Firesign Theatre produced a number of sketch/parody albums back then, generally good material -- they're a talented bunch, but Dwarf... was one of those rare moments in entertainment where everything comes together and the whole of the product transcends the genre.

Ostensibly an "ages of man" narrative following one character through various stages of his life mapped onto an evening of him flipping channels on the TV. That whole idea is soon swamped in a relentless firehose blast of over-the-top caricature and seamless malapropisms peppered into a cross-talking melange of linked dialogue, often tying foreground and background threads into a nice little poetic bow, eventually spiraling into a causality defying vortex of aural madness.

And no, I was not tripping at the time.

But again, I have to emphasize that you probably won't see it like that. It will be too strange to you if you are young. And if you are old (like me) you will have long passed the age where that sort of oddball beauty appeals. Luckily it won't cost you too much to find out. Amazon has the album available for download at $9.99, but note: There are only two tracks (corresponding to each side of the record), and they are available for 99 cents each. That's right, you can buy the whole album for $9.99 or you can download the two tracks individually for $1.98. Obviously a glitch in the Amazon matrix, but it's certainly worth exploiting.

If you're going to try this despite my warnings: Listen to it. The listen again. Then listen again, this time to everything going on in the background. Then listen a fourth time to take in the full effect. With your mind blown, you can thank me later.

[Rant, Tech] OMG Where Are The Pics?

OMG Where Are The Pics?: So some kid named Josh Miller decided to ask his little sister about how she and her friends use social networking in an effort to get a better handle on current trends, based on the (correct) assumption that adolescent girls pretty much rule the market. Josh is 21. His sister is 15. Obviously this is anecdotal -- in fact it is a single anecdote, but it's fascinating nonetheless.

Email and Instant Messaging are dead. Facebook appears to be seen as something of a necessary evil. Twitter has no value. The big winners are Instagram and something called SnapChat. SnapChat lets you send quick photos to all you friends/followers -- kind of like Instagram except it's push delivery to a specific group of friends and it's ephemeral, at least theoretically; the photos disappear after ten seconds. (SnapChat was described as what you use when you really don't have anything to say. Because god forbid you don't say anything.)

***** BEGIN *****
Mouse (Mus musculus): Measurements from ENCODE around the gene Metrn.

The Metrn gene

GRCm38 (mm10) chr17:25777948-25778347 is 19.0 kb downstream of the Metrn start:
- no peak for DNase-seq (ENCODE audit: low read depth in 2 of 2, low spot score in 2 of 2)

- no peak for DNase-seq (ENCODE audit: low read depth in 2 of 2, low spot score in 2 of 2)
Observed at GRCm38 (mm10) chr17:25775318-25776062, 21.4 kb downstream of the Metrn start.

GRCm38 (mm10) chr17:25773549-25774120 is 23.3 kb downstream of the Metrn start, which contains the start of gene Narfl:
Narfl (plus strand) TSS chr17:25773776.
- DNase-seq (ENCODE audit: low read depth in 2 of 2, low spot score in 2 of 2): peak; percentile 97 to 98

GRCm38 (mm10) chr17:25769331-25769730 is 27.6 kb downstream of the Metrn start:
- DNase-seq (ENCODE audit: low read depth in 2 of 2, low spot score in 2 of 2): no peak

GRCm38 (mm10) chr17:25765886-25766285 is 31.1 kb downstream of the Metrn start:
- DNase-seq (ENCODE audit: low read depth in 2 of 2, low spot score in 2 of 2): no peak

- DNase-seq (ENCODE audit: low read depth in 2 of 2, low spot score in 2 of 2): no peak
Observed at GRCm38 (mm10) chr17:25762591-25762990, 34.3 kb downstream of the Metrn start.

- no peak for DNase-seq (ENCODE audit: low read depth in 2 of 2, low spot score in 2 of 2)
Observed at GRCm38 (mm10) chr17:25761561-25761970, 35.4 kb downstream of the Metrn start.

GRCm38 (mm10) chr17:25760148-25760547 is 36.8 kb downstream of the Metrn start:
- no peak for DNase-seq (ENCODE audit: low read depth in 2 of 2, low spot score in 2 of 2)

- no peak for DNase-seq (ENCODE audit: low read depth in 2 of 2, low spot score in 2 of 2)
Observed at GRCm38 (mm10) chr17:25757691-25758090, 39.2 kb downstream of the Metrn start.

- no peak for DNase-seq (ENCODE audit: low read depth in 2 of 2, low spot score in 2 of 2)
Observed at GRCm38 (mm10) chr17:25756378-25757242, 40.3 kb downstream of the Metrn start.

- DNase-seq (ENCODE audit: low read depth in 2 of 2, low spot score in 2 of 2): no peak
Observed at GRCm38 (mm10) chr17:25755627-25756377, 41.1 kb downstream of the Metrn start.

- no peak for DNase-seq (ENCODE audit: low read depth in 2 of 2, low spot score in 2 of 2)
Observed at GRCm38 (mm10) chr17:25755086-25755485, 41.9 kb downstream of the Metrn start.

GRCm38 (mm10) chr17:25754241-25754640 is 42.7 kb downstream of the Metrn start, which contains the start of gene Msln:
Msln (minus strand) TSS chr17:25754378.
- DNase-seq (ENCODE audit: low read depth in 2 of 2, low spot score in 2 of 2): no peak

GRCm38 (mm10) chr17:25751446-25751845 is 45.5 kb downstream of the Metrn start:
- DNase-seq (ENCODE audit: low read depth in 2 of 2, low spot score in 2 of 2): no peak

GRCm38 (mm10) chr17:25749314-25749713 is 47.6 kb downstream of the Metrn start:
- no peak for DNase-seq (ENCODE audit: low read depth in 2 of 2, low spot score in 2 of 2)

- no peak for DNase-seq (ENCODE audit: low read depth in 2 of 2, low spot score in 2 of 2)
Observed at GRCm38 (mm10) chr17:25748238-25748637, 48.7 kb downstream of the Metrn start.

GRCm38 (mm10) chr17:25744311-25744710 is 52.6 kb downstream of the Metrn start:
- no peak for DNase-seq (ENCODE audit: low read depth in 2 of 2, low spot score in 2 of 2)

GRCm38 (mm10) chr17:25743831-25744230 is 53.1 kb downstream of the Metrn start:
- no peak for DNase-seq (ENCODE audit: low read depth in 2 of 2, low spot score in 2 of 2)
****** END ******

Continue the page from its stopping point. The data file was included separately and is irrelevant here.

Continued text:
What they really want is something like Apple's FaceTime (video calls/chat) but cheaper or free.

Josh, the 21 year old, is one of those college dropout web entrepreneurs who changes games and shifts paradigms and gets all TED-speaky, so he uses this to try to spot market shifts and product opportunities and so forth. I took something different from it.

The written word is pretty much dead.

The joke used to be about not reading books without pictures. Now all they want is the pictures. Limit the words to some LOLspeak captions. They don't even want to talk for free, which they can do with Skype, unless they get a visual too. You can see this in another snarky post from the same site about spelling mistakes. These mistakes aren't typos or auto-correct errors. They are the result of people trying to use words they have never before seen in writing.

My knee-jerk response, as someone who is way older than Josh and his little sister combined, is that this can't be good. But that's not the right response. The fact is the communication develops and adapts organically and there is no sense in claiming that it's bad that a girl who has no memory of the 20th century can't communicate the way you were supposed to in 1965.

I still take a certain kind of perverse pride in that in the 15-ish years of this site's existence (the same age as Josh's sister -- she has never known a world where I didn't have a website) I have never posted a picture. I still get angry when I click on a web page and have to wait while it loads up megabytes of graphics and videos from 10 different subsidiary websites so I can read the 5k of textual information I need. When web journalists I like decide to switch to podcasting, I immediately condemn them for their laziness.

This is, of course, not 15 year old's problem. It's a 52 year old's problem. I will, for the remainder of my life, be ever more an outlier with each passing day. I need to accept that. It is not my world.

Tangent 1: One of the original web personalities, Guy Kawasaki, still cares enough about the written word to provide a great list of grammar gotchas. I link this solely for my own reference. Feel free to skip it as it has no relevance to Instagram.

Tangent 2: David Brooks (another oldster) still managed to find enough actual long-form writing on the web to give out his Sidney Awards. Part 1. Part 2.